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Normalizing Bollinger Bands Using DV Bands (part 1)

August 5, 2009

The link to Part 2 was missed by most people, you can find it here: https://cssanalytics.wordpress.com/2009/08/06/part-2-improvi…-intraday-data/

The key impetus behind designing bollinger bands was to find a method that could accurately contain most price movements for a given security. The standard setting of 20 days as the average, and 2 standard deviations above and below, should theorectically contain 95% of prices if prices are normally distributed. In his book–“Bolliinger on Bollinger Bands,” John Bollinger states that in testing prices are actually contained within the bands 89% of the time using this default setting.

One of the key insights that goes into my work, is the normalization of indicators and even stock rankings using the empirical distribution. I decided to take a look at how this applies to bollinger bands–which is a very popular indicator for traders. I chose to test the SPY going back to 1995. I compared bollinger bands to DV bands to determine whether the procedure added statistical value. DV Bands are simply bollinger bands that have been normalized by ranking the current z-score using the PERCENTRANK function with a lookback of 252 days. DV bands like bollinger bands are set at 20 and 2, with 20 being the 20-day average of prices and +/- 2 standard deviations representing the upper and lower bands.

First i ran a test of how many prices actually fell within the two bands using both methods:

  actual % of prices falling historical
   between upper and lower bands error
Bollinger Bands (20,2)

91%

-4%

DV Bands (20,2)

95%

0%

As you can see, Bollinger Bands contain only 91% of historical prices, which is 4% less than would be expected if the values were normally distributed. In contrast DV Bands contain 95% of historical prices—exactly what we would expect, because these bands do not assume a normal distribution, and adapt to the empirical distribution of the stock as it evolves over time. But what about out of sample? What percentage of prices are contained within the bands, if today they were contained within the bands?  Here are the results:

  *next day  % of prices falling forecast
   between upper and lower bands error
Bollinger Bands (20,2)

89%

-6%

DV Bands (20,2)

91%

-4%

     
*if today the price is between the upper and lower band 

Out of sample, we also see an improvement in forecast error. Note that if you use even longer lookbacks periods (percentrank), such as 4 or 5 years, performance improves even more. There are ways to further improve this such as training the bands with different historical values of ADX, as well as historical bandwidth over the last 20-days. Presumably, band violations will be more frequent when the bands are tight and ADX is low but rising.Using ATR bands simultaneously would likely also add  additional information because they are not perfectly correlated with bollinger bands, as they contain intraday data. Now lets take at the raw impact of trading with these improvements:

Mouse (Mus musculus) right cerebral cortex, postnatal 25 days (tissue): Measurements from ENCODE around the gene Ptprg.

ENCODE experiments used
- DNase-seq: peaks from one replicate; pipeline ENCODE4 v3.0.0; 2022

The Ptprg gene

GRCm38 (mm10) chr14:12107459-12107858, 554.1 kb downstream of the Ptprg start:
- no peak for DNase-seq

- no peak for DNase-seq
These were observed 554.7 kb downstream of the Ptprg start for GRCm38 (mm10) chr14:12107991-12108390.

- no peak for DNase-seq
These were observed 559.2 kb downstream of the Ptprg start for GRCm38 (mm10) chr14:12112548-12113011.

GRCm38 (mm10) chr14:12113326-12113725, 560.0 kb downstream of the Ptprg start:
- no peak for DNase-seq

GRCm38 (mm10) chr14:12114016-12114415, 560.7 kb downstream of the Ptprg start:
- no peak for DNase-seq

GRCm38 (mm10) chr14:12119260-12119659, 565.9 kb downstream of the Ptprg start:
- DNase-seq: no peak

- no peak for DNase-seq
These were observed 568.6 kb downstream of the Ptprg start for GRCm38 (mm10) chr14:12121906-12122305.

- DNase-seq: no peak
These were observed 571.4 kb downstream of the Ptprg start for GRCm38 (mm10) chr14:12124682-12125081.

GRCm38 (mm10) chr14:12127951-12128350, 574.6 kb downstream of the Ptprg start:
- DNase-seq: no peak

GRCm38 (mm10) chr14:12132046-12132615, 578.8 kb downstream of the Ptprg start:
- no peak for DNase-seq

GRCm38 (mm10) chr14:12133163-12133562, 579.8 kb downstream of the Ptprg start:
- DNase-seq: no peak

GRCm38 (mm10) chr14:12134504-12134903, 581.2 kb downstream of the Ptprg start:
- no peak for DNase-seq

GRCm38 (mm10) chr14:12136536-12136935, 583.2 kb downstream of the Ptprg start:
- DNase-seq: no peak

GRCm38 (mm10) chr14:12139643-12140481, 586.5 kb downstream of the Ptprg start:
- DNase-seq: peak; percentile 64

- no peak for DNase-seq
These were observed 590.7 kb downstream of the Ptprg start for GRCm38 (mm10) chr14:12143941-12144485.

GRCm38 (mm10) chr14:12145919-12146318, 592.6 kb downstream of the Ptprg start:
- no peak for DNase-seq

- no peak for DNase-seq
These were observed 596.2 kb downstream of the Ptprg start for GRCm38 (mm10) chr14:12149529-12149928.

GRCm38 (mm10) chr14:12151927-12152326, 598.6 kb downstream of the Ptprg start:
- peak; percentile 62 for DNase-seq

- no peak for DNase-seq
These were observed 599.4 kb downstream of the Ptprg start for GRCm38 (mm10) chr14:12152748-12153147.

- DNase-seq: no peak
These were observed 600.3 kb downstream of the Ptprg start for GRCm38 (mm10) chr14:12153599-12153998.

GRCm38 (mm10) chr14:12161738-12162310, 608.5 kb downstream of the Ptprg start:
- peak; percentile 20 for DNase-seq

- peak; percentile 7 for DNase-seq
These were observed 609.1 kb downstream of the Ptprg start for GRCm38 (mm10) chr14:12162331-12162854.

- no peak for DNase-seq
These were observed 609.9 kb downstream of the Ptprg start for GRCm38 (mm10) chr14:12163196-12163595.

*next day avg  return if BELOW the mean
  AND  between upper and lower bands
Bollinger Bands (20,2)

0.016%

DV Bands (20,2)

0.0250%

   
  *next day  return if ABOVE the mean
  AND  between upper and lower bands
Bollinger Bands (20,2)

-0.004%

DV  Bands (20,2)

-0.012%

 

Average daily returns are over 50% higher when buying below the mean using DV Bands versus bollinger bands. Average daily returns are 200% lower above the mean using DV Bands versus bollinger bands. The impact for traders, is actually quite large. Results are fairly consistent across different band combinations.

The evidence seems to clearly indicate that normalization improves the usefulness of bollinger bands. The applications extend beyond simple mean reversion strategies, and probably have the most impact for options traders. A new option formula could be derived using these results to more accurately represent the fair price. In the future (part 2), i will present more extensive results, and check for robustness across different asset classes.

 

 

 

 
3 Comments leave one →
  1. Dave Abrams permalink
    August 6, 2009 9:40 am

    Is the z-score = (X – mean) / stdev based on the last 20 bars or the 252 bars?

    For the next bar, are you showing that it is inside 95% of z-scores over the last 252 bars, or just 95% of the z-scores of the last 20 bars?

    • david varadi permalink*
      August 6, 2009 11:37 am

      hi, the z-score that is normalized is first based on the last 20 bars, then it is ranked by the last 252 bars—for historical values (ie todays bar) 95% fell within these bands. For the next bar the result was obviously lower, 91% for the base DV bands and 93% for intraday.

  2. Dave Abrams permalink
    August 6, 2009 9:59 am

    Another ?

    After you rank all the z-scores, then find the top 2.5% and the bottom 2.5%, then to calculate X given a z-score, you’ll have to use the mean, stdev from the last 20 bars, right?

    2.5% of 252 is 6.3, so are you taking the z-score of the 6th item in the list or do you interpolate between the 6th and 7th item for the top of band?

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